Cowboy poetry, while having been invisibly widespread since the 19th century in the United States, has been coming in for some highbrow analysis recently, partly owing to the interest of a New Yorker writer called Carson Vaughan. He put out an essay in that magazine in 2016 about his forays into the friendly and sentimental world of cowboy poetry (which is where I read the lines quoted above), and the following year published a follow-up in the equally eggheaded Paris Review about his helpless adoration of the genre, called How A Godless Democrat Fell in Love With Cowboy Poetry. Vaughan points out that public reading and socializing is essential to the genre. Many practitioners are actually ranchers. He is not. He has a degree in creative writing. But he loves the idea of “horse shit and poetry side by side.” He explains: “Surely I’m romanticizing a bit, but that’s the gist of it, and I find it astonishing when juxtaposed with the popular culture today, in which poetry has retreated to the catacombs of academia, viewed colloquially as the domain of the effete, the feminine and the mystic.”

Vaughan is not the first U.S. intellectual to admit a sheepish interest in this cozy, feel-good genre. Paul Fussell, the historian, poetry scholar and social analyst, wrote a book called BAD or, The Dumbing of America (1991) that attacked falseness and pretension in popular and high culture, blaming it largely on the language of marketing. In it, he made a distinction between bad (honest) and BAD (pretentious). Cowboy poetry, being sentimental and sincere, was merely bad, whereas fashionable political poetry, being smug, was BAD. He quotes from the poem The Two Things In Life That I Really Love by Gary McMahan: “So when I die/ Please tan my hide/And tool me into/ A saddle so fine./ And give me to a cowgirl/Who likes to ride,/ So in the hereafter/ I may rest/ Between the two things/ That I love best.” Fussell calls this “a real smiler and tear-jerker” and praises its lack of political awareness: “Those who dimly remember the poems of Yeats and Eliot, not to mention George Herbert and Robert Herrick, will recall that poetry has nothing to do with ‘broad issues.’”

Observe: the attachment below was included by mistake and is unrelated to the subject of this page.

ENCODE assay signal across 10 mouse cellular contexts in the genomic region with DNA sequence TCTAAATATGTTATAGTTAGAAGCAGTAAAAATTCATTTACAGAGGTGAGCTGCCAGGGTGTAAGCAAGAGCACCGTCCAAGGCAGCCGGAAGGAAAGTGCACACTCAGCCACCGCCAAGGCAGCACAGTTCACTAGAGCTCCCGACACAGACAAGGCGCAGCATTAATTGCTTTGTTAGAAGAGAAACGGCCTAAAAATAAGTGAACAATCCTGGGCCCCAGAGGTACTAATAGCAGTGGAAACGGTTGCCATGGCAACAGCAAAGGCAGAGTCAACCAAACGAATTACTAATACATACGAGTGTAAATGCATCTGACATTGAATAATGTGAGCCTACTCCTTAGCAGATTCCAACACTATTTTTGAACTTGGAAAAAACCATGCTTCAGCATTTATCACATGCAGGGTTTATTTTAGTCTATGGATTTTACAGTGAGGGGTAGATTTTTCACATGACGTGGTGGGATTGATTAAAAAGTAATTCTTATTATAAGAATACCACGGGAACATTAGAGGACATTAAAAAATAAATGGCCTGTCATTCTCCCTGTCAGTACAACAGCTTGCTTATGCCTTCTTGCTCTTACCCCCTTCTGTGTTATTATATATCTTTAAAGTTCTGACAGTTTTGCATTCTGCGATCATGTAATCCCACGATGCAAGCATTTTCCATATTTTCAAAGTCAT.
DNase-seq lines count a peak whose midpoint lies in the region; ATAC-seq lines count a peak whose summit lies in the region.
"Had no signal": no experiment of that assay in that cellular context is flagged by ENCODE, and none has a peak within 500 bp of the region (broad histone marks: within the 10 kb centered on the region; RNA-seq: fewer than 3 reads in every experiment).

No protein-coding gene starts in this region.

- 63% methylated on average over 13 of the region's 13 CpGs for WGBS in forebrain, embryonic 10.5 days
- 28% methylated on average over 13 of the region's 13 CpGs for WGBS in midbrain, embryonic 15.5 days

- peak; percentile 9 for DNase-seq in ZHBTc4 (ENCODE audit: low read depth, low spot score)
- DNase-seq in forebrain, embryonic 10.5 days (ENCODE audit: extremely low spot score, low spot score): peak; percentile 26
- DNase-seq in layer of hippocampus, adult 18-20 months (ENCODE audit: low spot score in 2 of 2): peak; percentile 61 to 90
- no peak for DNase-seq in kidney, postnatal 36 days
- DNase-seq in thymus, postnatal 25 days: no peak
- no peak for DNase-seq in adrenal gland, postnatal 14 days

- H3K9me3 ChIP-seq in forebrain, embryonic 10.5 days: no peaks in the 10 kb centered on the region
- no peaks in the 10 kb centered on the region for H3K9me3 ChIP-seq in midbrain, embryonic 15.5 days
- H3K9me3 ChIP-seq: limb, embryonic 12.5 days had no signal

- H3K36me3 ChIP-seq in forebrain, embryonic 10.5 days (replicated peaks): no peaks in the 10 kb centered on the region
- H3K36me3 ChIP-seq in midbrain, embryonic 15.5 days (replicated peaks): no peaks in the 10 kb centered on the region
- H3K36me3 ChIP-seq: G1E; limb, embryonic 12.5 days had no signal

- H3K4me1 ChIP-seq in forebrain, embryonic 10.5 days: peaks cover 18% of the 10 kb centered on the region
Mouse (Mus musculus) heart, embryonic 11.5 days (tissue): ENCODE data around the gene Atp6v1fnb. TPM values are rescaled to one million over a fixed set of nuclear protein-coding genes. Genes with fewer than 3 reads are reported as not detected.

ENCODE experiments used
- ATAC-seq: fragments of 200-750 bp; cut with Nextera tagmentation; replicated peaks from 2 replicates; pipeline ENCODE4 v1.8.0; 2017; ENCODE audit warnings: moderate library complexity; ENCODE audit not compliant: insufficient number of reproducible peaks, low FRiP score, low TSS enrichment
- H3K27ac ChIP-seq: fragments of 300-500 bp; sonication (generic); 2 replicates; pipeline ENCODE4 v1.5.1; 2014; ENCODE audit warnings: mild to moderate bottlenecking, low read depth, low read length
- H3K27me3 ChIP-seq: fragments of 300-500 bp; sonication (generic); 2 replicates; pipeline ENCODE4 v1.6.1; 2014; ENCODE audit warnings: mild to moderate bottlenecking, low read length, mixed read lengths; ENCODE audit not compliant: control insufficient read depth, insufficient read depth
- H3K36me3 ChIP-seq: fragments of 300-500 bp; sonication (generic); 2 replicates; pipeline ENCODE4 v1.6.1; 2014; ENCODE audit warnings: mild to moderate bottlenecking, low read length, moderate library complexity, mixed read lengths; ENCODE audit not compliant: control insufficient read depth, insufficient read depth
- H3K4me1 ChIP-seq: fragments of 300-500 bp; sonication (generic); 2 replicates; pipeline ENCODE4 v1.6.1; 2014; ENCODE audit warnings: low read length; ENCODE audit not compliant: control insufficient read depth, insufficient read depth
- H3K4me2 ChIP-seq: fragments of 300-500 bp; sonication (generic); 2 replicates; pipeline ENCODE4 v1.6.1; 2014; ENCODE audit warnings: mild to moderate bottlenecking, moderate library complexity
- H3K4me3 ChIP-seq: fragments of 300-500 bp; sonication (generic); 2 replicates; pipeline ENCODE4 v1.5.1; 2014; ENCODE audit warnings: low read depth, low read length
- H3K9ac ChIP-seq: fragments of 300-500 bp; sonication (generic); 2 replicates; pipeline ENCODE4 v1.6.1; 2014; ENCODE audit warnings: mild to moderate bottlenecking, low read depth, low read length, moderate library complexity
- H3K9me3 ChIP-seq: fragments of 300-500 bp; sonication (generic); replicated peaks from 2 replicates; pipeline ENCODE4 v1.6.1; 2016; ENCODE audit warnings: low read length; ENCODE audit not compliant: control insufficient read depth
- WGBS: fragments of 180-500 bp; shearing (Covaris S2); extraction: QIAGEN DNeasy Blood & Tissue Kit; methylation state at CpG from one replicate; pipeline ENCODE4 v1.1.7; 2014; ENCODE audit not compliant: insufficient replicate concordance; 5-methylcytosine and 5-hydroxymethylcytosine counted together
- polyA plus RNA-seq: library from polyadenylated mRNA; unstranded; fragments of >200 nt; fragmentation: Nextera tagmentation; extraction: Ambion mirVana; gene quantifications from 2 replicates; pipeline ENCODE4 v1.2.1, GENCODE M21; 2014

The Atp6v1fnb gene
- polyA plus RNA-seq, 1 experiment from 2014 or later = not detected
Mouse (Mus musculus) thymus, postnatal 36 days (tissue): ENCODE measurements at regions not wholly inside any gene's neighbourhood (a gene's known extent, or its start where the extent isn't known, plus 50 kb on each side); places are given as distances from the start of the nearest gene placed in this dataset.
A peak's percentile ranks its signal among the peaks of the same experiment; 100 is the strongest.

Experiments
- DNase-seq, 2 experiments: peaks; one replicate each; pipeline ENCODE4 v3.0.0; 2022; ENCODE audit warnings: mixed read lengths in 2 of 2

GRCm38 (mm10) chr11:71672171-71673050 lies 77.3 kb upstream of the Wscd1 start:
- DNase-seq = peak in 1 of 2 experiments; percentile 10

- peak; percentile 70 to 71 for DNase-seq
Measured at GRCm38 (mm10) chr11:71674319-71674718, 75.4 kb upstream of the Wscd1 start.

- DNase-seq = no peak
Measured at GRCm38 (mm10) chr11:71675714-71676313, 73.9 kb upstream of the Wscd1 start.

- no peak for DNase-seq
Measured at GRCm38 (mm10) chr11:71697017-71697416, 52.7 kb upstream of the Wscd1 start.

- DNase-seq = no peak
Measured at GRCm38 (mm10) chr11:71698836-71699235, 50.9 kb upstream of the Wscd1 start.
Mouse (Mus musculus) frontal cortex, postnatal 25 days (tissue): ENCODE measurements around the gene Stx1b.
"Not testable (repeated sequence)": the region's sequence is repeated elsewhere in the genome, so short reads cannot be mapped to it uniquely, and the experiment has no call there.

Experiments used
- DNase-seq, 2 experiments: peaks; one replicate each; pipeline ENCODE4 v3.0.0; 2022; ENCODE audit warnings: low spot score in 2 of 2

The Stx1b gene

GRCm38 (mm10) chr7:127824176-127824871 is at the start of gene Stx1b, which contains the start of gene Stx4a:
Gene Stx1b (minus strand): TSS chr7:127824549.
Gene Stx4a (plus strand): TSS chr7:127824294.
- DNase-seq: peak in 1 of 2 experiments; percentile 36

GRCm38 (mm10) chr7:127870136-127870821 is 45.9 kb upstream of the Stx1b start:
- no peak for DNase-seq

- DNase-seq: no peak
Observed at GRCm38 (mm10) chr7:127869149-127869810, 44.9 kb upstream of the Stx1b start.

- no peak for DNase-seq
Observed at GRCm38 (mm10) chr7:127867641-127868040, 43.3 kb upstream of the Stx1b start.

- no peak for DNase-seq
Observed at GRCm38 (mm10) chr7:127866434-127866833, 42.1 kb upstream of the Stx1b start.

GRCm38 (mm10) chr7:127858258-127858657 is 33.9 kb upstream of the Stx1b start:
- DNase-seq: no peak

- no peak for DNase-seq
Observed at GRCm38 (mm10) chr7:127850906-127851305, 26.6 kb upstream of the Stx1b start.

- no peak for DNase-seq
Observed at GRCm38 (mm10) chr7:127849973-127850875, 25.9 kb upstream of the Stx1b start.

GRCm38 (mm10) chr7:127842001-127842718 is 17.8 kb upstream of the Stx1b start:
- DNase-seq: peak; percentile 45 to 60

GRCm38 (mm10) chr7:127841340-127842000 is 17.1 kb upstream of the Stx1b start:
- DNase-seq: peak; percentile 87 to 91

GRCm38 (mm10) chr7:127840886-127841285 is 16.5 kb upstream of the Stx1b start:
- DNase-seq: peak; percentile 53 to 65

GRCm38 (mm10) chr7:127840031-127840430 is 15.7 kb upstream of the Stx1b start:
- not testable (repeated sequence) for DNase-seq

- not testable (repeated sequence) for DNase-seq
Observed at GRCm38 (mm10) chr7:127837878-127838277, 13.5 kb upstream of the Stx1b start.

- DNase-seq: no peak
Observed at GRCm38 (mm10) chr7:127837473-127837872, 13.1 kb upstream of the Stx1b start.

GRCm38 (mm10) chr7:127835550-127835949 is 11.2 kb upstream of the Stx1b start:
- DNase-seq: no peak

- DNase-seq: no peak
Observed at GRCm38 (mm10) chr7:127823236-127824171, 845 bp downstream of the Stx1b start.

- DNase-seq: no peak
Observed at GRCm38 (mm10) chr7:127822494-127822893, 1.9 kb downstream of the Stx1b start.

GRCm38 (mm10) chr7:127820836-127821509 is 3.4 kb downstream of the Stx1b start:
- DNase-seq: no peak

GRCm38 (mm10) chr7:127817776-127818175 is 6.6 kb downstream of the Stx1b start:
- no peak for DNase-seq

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I probably wouldn’t enjoy being at a cowboy-poetry convention or a biker-poetry convention, as their practitioners tend to be socially and politically conservative and I fear I wouldn’t fit in. But it is still exciting to know that there are large communities of non-university-affiliated people who are gathering to hear rhyming being read for pleasure alone, that poetry still serves a function as entertainment. Reassuring, too, that the technical virtuosity required to make poems that rhyme, in regular metre, is still admired somewhere. I admire this as I admire stone masonry. The phenomenon is an antidote to fears that all verbal art has become obsolete because of its obscurity and inward-looking reflexiveness. People who complain that poetry is not read tend to have no consciousness of these popular movements, and maybe they dismiss them out of nervousness about conservatism generally. But cowboy and biker poetry are in many ways similar to the progressive and feminist Rupi Kaur style: All these genres reflect an admiration for simple and old-fashioned wisdoms – bromides if you prefer. These are both sides of the populist coin.